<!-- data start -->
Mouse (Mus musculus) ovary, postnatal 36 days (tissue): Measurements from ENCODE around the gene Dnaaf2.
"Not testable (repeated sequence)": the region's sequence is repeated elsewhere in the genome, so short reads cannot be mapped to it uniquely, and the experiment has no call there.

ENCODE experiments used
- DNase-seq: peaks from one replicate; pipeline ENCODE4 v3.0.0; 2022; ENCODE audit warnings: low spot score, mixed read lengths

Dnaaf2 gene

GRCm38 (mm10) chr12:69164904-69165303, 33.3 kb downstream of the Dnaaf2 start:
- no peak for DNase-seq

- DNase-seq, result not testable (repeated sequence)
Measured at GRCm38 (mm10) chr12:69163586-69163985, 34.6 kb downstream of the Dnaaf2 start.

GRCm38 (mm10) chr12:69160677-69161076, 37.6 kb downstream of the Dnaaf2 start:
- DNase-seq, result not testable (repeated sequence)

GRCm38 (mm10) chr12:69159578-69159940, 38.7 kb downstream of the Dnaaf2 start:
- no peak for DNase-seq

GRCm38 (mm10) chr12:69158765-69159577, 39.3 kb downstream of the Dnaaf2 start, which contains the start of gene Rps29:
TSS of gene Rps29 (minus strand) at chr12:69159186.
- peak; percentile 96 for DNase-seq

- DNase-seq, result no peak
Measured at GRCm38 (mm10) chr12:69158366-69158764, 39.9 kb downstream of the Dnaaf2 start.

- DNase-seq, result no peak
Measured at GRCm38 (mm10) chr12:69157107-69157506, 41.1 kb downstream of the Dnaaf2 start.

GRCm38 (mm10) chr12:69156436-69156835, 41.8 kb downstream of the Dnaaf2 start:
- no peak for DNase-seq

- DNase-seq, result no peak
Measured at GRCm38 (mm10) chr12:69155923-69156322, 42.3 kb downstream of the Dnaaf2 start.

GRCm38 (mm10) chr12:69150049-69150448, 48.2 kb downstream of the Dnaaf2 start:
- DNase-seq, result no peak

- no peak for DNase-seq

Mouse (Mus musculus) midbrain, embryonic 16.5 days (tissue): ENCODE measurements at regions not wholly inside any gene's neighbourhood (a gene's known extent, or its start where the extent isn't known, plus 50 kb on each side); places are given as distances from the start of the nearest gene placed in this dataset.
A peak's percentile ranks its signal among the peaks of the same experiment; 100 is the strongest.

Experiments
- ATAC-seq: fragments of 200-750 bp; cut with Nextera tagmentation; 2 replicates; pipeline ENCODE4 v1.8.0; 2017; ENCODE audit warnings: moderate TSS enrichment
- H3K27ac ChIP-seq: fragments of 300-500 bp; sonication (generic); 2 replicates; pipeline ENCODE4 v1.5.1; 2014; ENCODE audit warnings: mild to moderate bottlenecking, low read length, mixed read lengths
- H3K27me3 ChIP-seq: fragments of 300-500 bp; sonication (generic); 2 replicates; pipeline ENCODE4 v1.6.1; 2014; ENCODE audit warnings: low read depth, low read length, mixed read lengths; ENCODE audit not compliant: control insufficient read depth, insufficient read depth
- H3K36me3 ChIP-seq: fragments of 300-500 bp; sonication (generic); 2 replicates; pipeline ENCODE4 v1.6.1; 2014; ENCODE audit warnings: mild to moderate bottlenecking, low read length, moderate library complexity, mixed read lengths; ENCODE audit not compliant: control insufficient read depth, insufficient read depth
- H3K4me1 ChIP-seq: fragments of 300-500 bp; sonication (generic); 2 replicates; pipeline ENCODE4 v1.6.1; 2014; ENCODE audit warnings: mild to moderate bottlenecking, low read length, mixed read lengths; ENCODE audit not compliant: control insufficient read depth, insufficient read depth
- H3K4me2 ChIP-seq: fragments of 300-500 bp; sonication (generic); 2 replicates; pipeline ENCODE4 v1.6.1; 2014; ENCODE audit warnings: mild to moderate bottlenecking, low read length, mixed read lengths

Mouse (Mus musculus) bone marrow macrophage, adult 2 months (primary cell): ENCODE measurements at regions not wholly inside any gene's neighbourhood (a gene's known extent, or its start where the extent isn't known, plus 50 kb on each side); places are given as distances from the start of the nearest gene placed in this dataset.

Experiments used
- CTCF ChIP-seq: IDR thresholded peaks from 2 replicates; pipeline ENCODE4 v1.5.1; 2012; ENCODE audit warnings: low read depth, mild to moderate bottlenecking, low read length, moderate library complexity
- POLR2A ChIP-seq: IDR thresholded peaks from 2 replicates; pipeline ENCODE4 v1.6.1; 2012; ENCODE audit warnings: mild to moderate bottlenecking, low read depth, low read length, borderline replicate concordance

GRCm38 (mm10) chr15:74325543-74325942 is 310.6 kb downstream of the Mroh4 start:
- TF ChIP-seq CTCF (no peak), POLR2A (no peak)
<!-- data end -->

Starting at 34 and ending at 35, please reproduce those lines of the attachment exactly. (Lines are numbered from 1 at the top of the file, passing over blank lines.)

- H3K36me3 ChIP-seq: fragments of 300-500 bp; sonication (generic); 2 replicates; pipeline ENCODE4 v1.6.1; 2014; ENCODE audit warnings: mild to moderate bottlenecking, low read length, moderate library complexity, mixed read lengths; ENCODE audit not compliant: control insufficient read depth, insufficient read depth
- H3K4me1 ChIP-seq: fragments of 300-500 bp; sonication (generic); 2 replicates; pipeline ENCODE4 v1.6.1; 2014; ENCODE audit warnings: mild to moderate bottlenecking, low read length, mixed read lengths; ENCODE audit not compliant: control insufficient read depth, insufficient read depth